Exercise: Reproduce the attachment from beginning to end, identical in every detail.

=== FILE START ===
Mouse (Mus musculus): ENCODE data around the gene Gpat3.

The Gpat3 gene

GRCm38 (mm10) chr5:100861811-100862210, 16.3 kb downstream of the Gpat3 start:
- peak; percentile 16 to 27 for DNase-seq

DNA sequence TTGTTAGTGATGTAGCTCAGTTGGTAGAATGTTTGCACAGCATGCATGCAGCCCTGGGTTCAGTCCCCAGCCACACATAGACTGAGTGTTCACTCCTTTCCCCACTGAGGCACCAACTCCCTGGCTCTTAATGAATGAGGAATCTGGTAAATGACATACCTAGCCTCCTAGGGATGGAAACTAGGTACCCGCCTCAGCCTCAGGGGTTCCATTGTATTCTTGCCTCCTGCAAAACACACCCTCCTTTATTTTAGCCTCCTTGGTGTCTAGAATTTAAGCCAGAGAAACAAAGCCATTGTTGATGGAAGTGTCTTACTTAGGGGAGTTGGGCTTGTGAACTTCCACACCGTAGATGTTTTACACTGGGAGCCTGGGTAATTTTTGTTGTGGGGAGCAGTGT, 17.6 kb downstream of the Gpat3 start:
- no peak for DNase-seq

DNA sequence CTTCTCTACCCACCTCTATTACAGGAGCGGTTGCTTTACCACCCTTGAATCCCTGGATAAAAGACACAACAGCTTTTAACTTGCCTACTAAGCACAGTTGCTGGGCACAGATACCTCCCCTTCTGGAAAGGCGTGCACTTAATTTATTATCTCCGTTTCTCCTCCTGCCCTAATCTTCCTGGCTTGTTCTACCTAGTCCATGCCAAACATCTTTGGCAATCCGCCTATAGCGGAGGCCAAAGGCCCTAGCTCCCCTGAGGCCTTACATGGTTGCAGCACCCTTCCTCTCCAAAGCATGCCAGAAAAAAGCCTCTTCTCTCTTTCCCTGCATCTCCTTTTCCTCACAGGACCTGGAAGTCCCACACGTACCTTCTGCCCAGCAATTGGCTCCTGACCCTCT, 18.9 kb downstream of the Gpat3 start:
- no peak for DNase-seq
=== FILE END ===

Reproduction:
Mouse (Mus musculus): ENCODE data around the gene Gpat3.

The Gpat3 gene

GRCm38 (mm10) chr5:100861811-100862210, 16.3 kb downstream of the Gpat3 start:
- peak; percentile 16 to 27 for DNase-seq

DNA sequence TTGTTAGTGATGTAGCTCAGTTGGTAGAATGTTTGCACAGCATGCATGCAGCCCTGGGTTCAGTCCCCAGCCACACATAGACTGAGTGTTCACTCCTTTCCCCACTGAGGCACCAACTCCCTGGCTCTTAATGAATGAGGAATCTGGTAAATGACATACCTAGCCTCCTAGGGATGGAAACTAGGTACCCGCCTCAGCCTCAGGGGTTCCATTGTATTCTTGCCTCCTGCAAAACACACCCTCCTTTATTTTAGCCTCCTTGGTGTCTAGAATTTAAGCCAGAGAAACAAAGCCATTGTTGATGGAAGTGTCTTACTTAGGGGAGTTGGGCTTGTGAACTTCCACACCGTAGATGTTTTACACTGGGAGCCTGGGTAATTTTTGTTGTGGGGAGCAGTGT, 17.6 kb downstream of the Gpat3 start:
- no peak for DNase-seq

DNA sequence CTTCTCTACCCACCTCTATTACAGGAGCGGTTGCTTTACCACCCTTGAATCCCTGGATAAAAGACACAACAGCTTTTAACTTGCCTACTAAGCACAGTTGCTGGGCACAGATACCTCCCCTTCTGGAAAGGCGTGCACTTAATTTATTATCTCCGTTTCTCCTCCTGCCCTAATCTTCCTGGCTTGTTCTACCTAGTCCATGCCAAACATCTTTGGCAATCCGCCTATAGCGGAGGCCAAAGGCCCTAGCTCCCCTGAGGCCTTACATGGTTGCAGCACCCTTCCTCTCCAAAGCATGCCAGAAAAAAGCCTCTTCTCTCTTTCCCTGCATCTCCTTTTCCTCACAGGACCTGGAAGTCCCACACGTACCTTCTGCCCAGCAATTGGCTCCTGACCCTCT, 18.9 kb downstream of the Gpat3 start:
- no peak for DNase-seq